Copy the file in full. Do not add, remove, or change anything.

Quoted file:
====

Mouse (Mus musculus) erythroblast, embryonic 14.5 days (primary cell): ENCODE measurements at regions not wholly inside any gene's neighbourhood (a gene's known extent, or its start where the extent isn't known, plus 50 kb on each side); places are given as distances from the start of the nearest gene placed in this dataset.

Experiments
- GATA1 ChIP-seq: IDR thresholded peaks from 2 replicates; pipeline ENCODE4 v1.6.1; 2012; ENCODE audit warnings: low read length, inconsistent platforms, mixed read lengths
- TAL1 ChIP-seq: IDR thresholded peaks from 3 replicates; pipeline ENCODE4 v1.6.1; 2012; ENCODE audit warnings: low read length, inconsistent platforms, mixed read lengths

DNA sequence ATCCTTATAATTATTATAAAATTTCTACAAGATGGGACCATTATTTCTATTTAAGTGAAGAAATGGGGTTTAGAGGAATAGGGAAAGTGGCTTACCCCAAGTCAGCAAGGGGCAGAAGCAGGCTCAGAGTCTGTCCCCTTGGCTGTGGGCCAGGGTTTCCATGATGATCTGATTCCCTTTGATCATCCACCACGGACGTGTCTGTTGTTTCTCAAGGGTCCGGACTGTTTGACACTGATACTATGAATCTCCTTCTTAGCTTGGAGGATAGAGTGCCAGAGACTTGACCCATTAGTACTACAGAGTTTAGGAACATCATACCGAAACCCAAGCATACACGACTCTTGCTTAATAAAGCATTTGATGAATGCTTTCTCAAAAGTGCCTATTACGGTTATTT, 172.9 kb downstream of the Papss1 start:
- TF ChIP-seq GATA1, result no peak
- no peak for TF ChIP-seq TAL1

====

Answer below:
Mouse (Mus musculus) erythroblast, embryonic 14.5 days (primary cell): ENCODE measurements at regions not wholly inside any gene's neighbourhood (a gene's known extent, or its start where the extent isn't known, plus 50 kb on each side); places are given as distances from the start of the nearest gene placed in this dataset.

Experiments
- GATA1 ChIP-seq: IDR thresholded peaks from 2 replicates; pipeline ENCODE4 v1.6.1; 2012; ENCODE audit warnings: low read length, inconsistent platforms, mixed read lengths
- TAL1 ChIP-seq: IDR thresholded peaks from 3 replicates; pipeline ENCODE4 v1.6.1; 2012; ENCODE audit warnings: low read length, inconsistent platforms, mixed read lengths

DNA sequence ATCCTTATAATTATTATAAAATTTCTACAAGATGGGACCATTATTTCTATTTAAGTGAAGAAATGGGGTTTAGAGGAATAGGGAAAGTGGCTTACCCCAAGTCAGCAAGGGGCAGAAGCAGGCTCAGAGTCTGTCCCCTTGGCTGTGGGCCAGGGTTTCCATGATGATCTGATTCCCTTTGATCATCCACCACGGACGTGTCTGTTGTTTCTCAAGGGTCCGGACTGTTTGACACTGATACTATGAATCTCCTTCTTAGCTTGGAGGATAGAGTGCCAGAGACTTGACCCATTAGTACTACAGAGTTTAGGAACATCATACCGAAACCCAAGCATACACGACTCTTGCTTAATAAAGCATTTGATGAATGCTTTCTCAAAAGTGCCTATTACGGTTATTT, 172.9 kb downstream of the Papss1 start:
- TF ChIP-seq GATA1, result no peak
- no peak for TF ChIP-seq TAL1